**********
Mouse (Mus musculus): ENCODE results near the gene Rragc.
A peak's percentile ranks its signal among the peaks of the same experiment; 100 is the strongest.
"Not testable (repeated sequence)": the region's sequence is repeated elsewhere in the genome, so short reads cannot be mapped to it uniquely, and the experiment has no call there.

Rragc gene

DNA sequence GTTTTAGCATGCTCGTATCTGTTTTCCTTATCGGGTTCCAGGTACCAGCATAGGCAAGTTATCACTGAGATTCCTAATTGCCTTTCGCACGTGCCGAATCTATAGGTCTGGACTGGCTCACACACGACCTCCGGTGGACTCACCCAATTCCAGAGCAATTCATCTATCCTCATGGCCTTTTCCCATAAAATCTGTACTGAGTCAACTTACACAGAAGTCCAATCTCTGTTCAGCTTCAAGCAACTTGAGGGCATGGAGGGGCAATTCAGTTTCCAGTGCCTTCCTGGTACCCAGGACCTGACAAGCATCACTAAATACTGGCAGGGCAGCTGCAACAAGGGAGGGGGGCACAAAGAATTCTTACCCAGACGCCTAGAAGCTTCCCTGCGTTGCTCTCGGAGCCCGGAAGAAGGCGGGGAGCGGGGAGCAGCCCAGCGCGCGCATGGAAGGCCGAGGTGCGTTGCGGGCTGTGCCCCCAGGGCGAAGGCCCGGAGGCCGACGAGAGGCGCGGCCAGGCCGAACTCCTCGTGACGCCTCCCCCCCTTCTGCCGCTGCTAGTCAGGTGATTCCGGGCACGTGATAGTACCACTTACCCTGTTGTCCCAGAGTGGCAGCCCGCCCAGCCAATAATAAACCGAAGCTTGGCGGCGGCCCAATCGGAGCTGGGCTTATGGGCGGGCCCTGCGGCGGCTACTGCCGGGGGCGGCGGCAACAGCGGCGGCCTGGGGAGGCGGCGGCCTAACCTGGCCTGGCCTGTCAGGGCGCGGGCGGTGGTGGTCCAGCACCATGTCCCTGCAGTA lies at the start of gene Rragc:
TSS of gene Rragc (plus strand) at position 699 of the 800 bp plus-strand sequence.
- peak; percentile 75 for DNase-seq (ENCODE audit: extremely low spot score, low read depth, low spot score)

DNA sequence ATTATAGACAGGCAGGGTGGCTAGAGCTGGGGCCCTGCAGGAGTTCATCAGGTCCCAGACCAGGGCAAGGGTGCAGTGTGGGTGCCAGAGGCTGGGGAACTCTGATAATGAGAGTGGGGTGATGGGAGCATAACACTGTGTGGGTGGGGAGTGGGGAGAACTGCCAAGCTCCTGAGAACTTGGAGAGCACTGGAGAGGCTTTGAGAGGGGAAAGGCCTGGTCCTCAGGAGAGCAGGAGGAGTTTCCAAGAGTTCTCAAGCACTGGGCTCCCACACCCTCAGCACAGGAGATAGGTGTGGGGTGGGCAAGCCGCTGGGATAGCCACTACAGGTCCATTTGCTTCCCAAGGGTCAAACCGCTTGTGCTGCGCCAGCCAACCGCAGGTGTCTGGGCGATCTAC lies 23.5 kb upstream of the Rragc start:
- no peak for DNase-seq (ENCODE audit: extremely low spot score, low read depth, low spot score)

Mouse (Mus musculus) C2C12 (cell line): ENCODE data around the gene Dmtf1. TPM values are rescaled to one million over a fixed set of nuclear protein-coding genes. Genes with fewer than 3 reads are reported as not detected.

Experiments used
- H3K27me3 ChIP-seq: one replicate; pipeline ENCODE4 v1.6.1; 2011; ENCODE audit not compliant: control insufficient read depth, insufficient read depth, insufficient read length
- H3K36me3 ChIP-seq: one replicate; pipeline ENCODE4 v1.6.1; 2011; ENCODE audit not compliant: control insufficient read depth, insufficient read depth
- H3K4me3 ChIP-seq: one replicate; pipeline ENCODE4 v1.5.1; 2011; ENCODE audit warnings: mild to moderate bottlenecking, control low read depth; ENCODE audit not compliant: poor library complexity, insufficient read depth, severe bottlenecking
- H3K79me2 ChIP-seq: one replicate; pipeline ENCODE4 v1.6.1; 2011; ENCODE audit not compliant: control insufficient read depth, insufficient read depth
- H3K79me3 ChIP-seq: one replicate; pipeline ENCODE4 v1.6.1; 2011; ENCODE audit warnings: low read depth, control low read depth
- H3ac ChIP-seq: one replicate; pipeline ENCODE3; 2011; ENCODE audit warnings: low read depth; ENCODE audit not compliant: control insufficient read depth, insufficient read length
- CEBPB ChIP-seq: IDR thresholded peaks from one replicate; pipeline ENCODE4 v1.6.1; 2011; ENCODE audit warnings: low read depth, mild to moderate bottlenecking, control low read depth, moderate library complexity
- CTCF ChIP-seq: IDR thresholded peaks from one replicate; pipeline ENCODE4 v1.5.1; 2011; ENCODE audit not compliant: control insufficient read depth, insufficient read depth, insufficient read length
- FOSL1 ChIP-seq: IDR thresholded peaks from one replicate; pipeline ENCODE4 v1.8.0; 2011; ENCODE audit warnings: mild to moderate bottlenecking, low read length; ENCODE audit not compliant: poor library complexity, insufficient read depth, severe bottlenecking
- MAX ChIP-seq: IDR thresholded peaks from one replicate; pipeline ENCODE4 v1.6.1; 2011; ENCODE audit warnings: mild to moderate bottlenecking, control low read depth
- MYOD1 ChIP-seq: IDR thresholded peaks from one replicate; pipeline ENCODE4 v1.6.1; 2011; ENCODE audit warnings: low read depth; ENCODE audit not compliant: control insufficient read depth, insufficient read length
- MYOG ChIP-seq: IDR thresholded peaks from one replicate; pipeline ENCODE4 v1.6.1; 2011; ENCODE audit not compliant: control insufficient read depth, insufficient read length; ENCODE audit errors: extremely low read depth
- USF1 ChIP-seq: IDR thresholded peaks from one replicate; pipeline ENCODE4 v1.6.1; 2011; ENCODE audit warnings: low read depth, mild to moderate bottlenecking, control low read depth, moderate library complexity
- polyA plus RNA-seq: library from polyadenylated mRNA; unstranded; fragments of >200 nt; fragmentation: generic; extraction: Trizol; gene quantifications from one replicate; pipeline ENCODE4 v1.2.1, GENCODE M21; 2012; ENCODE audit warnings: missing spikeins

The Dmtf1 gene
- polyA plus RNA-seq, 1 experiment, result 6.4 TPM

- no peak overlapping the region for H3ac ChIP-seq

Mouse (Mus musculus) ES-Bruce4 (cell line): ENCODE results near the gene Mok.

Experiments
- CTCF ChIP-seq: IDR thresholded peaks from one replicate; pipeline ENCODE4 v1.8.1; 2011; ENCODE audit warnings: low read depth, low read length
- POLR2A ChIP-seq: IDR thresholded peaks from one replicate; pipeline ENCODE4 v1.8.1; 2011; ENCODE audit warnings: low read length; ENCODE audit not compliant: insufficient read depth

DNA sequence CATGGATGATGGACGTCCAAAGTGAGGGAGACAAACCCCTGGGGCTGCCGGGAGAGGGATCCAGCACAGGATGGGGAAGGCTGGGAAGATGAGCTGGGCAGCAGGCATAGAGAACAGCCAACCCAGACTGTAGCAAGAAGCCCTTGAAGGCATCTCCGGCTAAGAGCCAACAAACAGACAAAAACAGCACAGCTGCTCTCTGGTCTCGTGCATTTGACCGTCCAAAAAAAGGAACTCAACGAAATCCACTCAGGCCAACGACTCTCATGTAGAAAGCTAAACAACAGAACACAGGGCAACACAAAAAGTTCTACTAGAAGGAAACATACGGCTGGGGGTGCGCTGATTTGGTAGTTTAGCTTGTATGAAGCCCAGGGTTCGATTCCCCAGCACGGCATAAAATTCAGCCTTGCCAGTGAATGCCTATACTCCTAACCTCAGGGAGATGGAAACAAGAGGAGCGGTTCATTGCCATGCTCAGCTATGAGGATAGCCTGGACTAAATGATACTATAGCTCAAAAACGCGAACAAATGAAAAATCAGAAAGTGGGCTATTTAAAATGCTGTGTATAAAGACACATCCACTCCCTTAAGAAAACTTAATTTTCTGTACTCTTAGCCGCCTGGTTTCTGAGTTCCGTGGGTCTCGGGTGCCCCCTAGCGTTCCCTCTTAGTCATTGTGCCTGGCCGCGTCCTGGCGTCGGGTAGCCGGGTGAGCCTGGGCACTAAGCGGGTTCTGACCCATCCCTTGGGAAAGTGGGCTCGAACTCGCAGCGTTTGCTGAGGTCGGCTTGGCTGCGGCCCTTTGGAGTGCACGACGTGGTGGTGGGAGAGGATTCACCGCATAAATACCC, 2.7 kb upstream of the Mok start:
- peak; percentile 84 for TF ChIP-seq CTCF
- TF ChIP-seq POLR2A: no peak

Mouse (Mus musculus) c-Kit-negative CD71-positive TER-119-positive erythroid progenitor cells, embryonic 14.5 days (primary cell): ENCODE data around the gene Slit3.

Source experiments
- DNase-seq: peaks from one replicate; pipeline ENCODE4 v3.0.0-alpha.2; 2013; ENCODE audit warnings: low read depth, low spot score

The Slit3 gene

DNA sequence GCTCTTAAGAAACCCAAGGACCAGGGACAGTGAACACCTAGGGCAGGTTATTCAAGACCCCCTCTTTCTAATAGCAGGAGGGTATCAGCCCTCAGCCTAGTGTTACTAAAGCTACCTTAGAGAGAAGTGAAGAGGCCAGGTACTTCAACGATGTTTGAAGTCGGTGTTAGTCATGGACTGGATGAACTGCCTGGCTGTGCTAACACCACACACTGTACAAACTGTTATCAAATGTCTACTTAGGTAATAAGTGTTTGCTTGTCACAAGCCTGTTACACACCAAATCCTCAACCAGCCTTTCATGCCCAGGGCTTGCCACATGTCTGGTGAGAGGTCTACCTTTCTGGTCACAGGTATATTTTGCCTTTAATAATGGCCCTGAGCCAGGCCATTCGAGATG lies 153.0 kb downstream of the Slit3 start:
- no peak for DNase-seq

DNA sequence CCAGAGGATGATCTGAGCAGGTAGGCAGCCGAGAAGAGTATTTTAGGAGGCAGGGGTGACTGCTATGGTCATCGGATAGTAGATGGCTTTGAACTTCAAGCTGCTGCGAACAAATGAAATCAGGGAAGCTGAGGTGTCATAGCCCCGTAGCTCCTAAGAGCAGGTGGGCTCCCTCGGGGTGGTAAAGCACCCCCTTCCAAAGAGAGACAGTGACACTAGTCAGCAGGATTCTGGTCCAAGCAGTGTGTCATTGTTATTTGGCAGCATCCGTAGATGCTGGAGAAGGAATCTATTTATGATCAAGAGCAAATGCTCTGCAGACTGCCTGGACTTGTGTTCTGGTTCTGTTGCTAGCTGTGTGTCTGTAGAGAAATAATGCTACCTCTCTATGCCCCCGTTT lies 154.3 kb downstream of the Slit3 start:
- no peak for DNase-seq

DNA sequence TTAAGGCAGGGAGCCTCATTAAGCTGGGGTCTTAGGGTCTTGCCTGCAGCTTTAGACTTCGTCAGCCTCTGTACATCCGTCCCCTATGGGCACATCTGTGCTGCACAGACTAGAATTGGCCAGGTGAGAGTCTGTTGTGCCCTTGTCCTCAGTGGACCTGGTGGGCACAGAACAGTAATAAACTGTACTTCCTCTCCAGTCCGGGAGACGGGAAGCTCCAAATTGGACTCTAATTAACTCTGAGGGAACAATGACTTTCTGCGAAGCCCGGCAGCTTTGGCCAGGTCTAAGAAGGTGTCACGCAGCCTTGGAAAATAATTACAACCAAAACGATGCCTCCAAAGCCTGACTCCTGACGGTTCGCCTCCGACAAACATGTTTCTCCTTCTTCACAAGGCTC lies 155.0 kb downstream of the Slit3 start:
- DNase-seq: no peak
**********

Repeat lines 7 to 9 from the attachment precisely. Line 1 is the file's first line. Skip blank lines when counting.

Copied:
- peak; percentile 75 for DNase-seq (ENCODE audit: extremely low spot score, low read depth, low spot score)

DNA sequence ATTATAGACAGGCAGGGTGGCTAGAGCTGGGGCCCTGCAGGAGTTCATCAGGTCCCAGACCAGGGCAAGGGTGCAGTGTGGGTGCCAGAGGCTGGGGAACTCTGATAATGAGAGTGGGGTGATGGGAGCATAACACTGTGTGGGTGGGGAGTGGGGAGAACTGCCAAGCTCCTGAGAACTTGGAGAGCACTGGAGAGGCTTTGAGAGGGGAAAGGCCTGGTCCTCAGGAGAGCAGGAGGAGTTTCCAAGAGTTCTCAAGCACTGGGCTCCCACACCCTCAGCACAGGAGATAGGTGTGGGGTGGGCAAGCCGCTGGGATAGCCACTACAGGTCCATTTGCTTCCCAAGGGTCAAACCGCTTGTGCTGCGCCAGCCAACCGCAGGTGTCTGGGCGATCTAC lies 23.5 kb upstream of the Rragc start:
- no peak for DNase-seq (ENCODE audit: extremely low spot score, low read depth, low spot score)